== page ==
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Friday, September 30, 2011

Refining the phenotypes and diagnosis of chronic sinusitis

Payne, Borish, and Steinke (J Allergy Clin Immunol 2011;128:710-720) characterize chronic sinusitis (CS), its presentation, diagnosis and treatment in the “Mechanisms of allergic diseases” section in this issue. Pointing out that CS has been considered a single clinical presentation in the past, the authors make clear that it is a complicated disease entity requiring clinical distinction for effective treatment. Definitionally, they state that the cardinal features of CS are nasal irritation, anterior and posterior rhinorrhea, and nasal blockage with pressure or pain in a sinus pattern that lasts more than 12 weeks. Payne et al. emphasize that, fundamentally, CS is an inflammatory disease of the sinus that occurs with and without nasal polyps (NP). Importantly, eosinophilia distinguishes two subsets of CS and they note that NP is predictive of eosinophilic CS, but not diagnostic.

Chronic infectious sinusitis. Payne et al. point out that all forms of CS are associated with barrier and immune disruption that compromise the sterility of the sinus. Chronic infection is not causally related to CS, but instead, CS is associated with abnormal microbial colonization as a result of loss of sterility. Clinically, patients with chronic infectious sinusitis (CIS) have neutrophilia and profound bacterial load within their sinuses. Additionally, the presence of biofilms (bacterial and DNA matrices embedded with bacteria) is critical to the pathology of CIS, providing a source for superinfection and constant inflammatory factors. The authors note that biofilms are probably involved in most forms of CS.

Noneosinophilic sinusitis (NES). NES is an idiopathic form of CS resulting from chronic or recurrent obstruction of the sinus ostia by any number of causes such as anatomic variation and allergic rhinitis. Clinically, NES is associated with significant mononuclear cell infiltrate with few neutrophils, and remodeling with dense collagen and matrix deposition. Also, B cell and plasma cell infiltrations are seen in conjunction with B-cell activating cytokines. Increased numbers of connective tissue-associated mast cells are common, which contrasts with eosinophilic forms of CS. Payne et al note that NES+NP is associated with increased expression of hypoxia-inducible factor (HIF) 1α which supports the idea that chronic obstruction of the ostia causes hypoxic damage to the sinus. The authors report that limited genetic work has been published, though an early study from their research group identified plasminogen activator inhibitor 1 (PAI-1) gene as a possible candidate. They note that surgical treatment for both CIS and NES is effective when conservative therapies have failed.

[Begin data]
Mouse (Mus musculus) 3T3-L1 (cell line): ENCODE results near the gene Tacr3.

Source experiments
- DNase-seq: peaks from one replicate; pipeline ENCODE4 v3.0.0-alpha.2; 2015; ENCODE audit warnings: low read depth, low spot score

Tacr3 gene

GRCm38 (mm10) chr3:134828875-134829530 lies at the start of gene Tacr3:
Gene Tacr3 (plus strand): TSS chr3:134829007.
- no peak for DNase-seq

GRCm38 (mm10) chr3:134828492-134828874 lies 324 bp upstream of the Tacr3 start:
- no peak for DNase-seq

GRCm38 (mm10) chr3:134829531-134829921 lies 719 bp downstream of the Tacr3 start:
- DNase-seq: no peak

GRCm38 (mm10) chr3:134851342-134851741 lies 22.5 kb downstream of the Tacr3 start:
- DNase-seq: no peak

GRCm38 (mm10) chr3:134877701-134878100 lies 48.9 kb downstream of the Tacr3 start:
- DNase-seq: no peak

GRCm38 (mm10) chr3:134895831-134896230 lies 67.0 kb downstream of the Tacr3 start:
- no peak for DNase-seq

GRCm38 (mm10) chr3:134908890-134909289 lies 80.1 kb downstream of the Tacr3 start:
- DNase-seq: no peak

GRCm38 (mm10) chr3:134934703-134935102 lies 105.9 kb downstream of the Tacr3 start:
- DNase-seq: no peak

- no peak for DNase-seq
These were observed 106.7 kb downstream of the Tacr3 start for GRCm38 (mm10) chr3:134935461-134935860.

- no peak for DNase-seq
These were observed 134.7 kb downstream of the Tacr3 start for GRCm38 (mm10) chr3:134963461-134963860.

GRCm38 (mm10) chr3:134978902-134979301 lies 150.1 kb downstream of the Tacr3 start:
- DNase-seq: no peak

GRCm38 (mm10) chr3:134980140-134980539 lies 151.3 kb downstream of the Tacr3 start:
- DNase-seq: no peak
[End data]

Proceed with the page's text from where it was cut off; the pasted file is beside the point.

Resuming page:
Chronic hyperplastic eosinophilic sinusitis (CHES). As the name implies, CHES is characterized by dominant eosinophilia of the sinuses and NP, if present. Immunohistochemistry has demonstrated increases in cytokines, chemokines, and inflammatory mediators that reinforce the eosinophilia. Payne et al describe it as a self-perpetuating syndrome and note that surgery is insufficient for mitigation or resolution. CHES patients are allergen sensitized and experience exacerbation of sinus inflammation and eosinophilia after aeroallergen exposure. Abnormal colonization of the sinus may contribute to the pathology as well. The authors note that CHES patients often have asthma and that CHES shares pathological features with asthma, suggesting that CHES and asthma are manifestations of the same dysfunctional immune process. Initial treatment for CHES involves nasal saline irrigation with and without surfactants, and add-on therapies, such as oral and topical steroids, that are effective in asthma patients are often effective in CHES patients as well.

Payne, Borish, and Steinke extensively discuss clinically distinct features of two other forms of CS, allergic fungal sinusitis and aspirin-exacerbated respiratory disease, and current knowledge of their phenotypes, genetics and effective management. The authors emphasize in their conclusion the primary requirement to determine the presence or absence of eosinophilia, regardless of NP presence, to predict treatment outcomes. They suggest that tissue biopsy from the sinus or NP may be the most appropriate step to confirm diagnostic classification.

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